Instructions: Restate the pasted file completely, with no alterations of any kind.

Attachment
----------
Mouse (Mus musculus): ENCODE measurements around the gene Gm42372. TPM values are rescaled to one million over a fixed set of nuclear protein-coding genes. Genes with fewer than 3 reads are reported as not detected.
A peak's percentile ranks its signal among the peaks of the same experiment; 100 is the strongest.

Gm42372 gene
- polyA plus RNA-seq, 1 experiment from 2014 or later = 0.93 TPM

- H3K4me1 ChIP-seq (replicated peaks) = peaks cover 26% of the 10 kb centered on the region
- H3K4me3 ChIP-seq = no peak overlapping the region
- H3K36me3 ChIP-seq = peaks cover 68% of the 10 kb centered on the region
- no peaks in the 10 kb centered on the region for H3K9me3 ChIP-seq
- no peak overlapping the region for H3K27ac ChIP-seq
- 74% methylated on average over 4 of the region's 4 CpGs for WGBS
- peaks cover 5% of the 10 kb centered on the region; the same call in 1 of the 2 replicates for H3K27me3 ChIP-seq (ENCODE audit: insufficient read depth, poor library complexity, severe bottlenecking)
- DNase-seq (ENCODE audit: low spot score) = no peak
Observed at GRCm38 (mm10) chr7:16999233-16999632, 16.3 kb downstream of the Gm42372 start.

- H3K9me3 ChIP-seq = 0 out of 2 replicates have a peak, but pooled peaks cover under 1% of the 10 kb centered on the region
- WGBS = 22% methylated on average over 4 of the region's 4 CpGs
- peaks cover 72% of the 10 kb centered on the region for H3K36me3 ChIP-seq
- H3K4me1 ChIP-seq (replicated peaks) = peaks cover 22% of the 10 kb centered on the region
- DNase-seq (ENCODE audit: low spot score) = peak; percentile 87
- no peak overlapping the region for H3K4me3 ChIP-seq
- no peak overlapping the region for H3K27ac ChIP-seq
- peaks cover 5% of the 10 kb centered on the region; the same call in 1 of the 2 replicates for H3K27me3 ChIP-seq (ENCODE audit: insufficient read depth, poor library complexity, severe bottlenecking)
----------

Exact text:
Mouse (Mus musculus): ENCODE measurements around the gene Gm42372. TPM values are rescaled to one million over a fixed set of nuclear protein-coding genes. Genes with fewer than 3 reads are reported as not detected.
A peak's percentile ranks its signal among the peaks of the same experiment; 100 is the strongest.

Gm42372 gene
- polyA plus RNA-seq, 1 experiment from 2014 or later = 0.93 TPM

- H3K4me1 ChIP-seq (replicated peaks) = peaks cover 26% of the 10 kb centered on the region
- H3K4me3 ChIP-seq = no peak overlapping the region
- H3K36me3 ChIP-seq = peaks cover 68% of the 10 kb centered on the region
- no peaks in the 10 kb centered on the region for H3K9me3 ChIP-seq
- no peak overlapping the region for H3K27ac ChIP-seq
- 74% methylated on average over 4 of the region's 4 CpGs for WGBS
- peaks cover 5% of the 10 kb centered on the region; the same call in 1 of the 2 replicates for H3K27me3 ChIP-seq (ENCODE audit: insufficient read depth, poor library complexity, severe bottlenecking)
- DNase-seq (ENCODE audit: low spot score) = no peak
Observed at GRCm38 (mm10) chr7:16999233-16999632, 16.3 kb downstream of the Gm42372 start.

- H3K9me3 ChIP-seq = 0 out of 2 replicates have a peak, but pooled peaks cover under 1% of the 10 kb centered on the region
- WGBS = 22% methylated on average over 4 of the region's 4 CpGs
- peaks cover 72% of the 10 kb centered on the region for H3K36me3 ChIP-seq
- H3K4me1 ChIP-seq (replicated peaks) = peaks cover 22% of the 10 kb centered on the region
- DNase-seq (ENCODE audit: low spot score) = peak; percentile 87
- no peak overlapping the region for H3K4me3 ChIP-seq
- no peak overlapping the region for H3K27ac ChIP-seq
- peaks cover 5% of the 10 kb centered on the region; the same call in 1 of the 2 replicates for H3K27me3 ChIP-seq (ENCODE audit: insufficient read depth, poor library complexity, severe bottlenecking)